- Zambia: Cholera Outbreak - Oct 2017
- Southern Africa: Armyworm Infestation - Jan 2017
- Zambia: Cholera Outbreak - Feb 2016
- Southern Africa: Food Insecurity - 2015-2017
- Southern Africa: Floods - Jan 2015
- Zambia: Floods - Jan 2013
- Southern Africa: Floods - Jan 2011
- Southern Africa: Floods - Mar 2010
- Influenza A (H1N1) Pandemic - Apr 2009
- Southern Africa: Floods - Dec 2008
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The situation in the Democratic Republic of Congo (DRC) is one of the world’s most complex and challenging yet forgotten crises. As of 31 May, over 772,000 Congolese refugees are being hosted in countries in Africa.
From 1 January to 31 May alone, some 104,351 Congolese fled to neighboring countries, with a particularly significant increase in refugee flows to Uganda, Burundi and Zambia.
While creating new infrastructure in Mantapala Refugee Settlement is urgent, there is also a need to improve conditions and basic services in Meheba Refugee Settlement to prepare it to host more refugees in an event of a new influx from the DRC through the Copperbelt and North-western Provinces.
The Minister of Home Affairs, Honorable Stephen Kampyongo (MP)
The Permanent Secretary in the Ministry of Home Affairs, Ms. Pamela Kabamba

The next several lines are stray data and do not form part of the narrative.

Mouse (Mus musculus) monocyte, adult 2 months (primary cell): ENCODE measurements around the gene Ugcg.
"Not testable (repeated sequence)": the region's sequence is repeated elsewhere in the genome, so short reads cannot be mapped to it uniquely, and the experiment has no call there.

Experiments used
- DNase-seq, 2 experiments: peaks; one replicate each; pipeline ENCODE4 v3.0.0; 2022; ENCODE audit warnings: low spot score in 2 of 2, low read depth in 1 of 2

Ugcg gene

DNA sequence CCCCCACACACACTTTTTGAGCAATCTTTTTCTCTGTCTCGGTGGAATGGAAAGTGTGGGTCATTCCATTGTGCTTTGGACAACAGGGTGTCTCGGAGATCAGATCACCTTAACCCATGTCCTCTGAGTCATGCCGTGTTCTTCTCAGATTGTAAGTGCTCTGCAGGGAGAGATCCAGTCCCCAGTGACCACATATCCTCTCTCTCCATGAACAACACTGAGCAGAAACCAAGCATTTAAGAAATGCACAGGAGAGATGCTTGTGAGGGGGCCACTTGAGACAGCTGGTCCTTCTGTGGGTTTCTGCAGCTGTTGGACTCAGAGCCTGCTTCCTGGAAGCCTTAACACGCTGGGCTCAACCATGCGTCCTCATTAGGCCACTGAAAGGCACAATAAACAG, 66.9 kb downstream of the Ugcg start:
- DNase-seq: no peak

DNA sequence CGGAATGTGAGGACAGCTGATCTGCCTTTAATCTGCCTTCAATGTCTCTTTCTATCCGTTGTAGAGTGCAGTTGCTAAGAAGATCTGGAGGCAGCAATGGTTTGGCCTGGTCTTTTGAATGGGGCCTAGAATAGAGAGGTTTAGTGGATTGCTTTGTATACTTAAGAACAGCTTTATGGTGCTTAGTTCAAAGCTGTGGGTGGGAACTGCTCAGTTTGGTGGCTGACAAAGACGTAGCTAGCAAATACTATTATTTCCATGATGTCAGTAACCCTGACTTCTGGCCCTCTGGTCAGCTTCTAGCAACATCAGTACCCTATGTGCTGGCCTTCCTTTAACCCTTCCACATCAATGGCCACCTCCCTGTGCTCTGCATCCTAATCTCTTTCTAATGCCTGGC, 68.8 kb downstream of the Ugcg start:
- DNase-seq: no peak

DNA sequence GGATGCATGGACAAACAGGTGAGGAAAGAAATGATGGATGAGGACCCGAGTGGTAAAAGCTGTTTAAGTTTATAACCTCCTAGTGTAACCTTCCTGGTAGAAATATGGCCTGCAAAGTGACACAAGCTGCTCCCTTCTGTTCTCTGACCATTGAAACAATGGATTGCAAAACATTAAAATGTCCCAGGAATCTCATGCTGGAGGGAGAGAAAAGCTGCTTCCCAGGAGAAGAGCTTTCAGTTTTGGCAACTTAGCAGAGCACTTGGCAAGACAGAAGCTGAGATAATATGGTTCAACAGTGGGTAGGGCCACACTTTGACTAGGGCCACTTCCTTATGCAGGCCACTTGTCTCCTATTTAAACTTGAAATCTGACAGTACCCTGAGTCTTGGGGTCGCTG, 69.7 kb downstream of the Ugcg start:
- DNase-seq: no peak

The Commissioner for Refugees, Mr. Abdon Mawere
Ambassadors and Members of the Diplomatic Corps
Senior Government Officials
The UN Resident Coordinator, Ms. Janet Rogan and colleagues from the United Nations
Invited Ladies and gentlemen
A global fund that provides rapid humanitarian aid for overlooked crises, is marking the second anniversary of the World Humanitarian Summit by sharing the impact of its 4th year, through its new annual report released today.
The Start Fund fills a critical gap in humanitarian financing. It pools funding from donors for immediate release for underfunded small to medium scale crises, spikes in chronic humanitarian crises, and to act in anticipation of impending crises.
Bridging the Gap
Over the course of this three-year project, research teams in four countries (Kenya, Sierra Leone, Uganda and Zambia) set out to better understand the relationship between disability and development in each country across four domains (education, health, labour markets and social protection). These countries were chosen as they demonstrate a range of socioeconomic stages of development. All have ratified the UN Convention on the Rights of Persons with Disabilities (CRPD).
The materials contained in this supplementary document complement those found in the existing IRP Guidance Note on Recovery – Health. The discussions and case studies contained herein portray an expanded and oftentimes fresh perspective on many of the issues found in the original guidance note on several new and emerging issues for which there exist best practices and lessons learned.
With fewer than 10 percent of children with disabilities in Africa attending school, the World Bank and USAID have created a new $3 million Disability-Inclusive Education in Africa Program Trust Fund to increase access for these children to primary school and to design and implement inclusive education programs across the region.